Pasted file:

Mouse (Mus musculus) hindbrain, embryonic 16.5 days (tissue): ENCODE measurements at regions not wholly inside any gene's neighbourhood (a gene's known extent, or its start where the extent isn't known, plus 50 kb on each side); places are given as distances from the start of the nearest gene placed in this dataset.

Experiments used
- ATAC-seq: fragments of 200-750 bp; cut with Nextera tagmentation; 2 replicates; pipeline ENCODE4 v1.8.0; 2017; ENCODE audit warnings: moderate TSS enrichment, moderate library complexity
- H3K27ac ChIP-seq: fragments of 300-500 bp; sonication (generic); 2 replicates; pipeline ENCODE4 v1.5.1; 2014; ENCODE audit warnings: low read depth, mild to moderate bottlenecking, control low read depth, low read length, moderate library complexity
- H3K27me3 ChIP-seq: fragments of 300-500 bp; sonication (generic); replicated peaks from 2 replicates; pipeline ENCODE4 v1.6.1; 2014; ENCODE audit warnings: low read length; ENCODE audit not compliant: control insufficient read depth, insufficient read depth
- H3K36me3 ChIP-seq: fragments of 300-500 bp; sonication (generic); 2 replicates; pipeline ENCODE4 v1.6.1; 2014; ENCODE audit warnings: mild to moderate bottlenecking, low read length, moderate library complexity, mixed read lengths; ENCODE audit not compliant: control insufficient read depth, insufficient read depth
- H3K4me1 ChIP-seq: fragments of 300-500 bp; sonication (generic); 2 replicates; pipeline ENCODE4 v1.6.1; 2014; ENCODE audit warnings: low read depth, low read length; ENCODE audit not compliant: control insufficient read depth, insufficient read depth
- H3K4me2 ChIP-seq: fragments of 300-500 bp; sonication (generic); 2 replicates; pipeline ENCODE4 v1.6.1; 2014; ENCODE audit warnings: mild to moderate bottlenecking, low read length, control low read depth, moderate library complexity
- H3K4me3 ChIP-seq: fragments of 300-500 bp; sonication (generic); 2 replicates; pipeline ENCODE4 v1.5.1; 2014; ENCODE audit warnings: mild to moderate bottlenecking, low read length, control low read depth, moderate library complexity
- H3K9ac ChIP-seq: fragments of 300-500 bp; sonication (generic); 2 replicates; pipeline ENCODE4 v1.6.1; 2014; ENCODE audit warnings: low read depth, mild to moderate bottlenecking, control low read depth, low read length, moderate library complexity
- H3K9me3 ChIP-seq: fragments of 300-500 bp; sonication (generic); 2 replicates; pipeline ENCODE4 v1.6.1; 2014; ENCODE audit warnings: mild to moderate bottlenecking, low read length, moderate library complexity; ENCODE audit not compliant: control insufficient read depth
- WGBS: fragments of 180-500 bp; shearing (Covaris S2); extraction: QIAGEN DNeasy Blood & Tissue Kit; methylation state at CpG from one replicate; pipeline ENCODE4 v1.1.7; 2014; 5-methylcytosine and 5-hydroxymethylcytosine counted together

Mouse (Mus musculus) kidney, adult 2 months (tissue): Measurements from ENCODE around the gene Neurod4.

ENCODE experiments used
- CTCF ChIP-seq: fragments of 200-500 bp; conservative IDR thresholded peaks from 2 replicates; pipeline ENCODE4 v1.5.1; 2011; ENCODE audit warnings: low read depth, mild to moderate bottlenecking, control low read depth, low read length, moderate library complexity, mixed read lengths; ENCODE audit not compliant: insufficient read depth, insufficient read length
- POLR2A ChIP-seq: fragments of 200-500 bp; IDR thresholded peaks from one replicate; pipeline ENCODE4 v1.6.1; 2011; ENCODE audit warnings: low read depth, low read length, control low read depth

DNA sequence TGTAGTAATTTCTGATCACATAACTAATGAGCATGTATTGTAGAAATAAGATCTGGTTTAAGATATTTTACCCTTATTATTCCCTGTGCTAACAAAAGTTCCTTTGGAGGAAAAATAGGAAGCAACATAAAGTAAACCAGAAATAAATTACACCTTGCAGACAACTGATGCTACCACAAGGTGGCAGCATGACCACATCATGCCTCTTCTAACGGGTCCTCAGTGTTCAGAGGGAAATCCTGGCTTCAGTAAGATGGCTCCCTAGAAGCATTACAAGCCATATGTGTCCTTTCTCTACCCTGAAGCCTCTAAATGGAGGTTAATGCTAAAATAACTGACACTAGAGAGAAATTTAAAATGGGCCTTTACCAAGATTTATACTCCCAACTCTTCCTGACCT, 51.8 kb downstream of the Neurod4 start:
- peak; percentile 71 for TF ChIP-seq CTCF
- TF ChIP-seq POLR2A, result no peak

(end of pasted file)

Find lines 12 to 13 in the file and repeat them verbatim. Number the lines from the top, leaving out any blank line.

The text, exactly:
- WGBS: fragments of 180-500 bp; shearing (Covaris S2); extraction: QIAGEN DNeasy Blood & Tissue Kit; methylation state at CpG from one replicate; pipeline ENCODE4 v1.1.7; 2014; 5-methylcytosine and 5-hydroxymethylcytosine counted together

Mouse (Mus musculus) kidney, adult 2 months (tissue): Measurements from ENCODE around the gene Neurod4.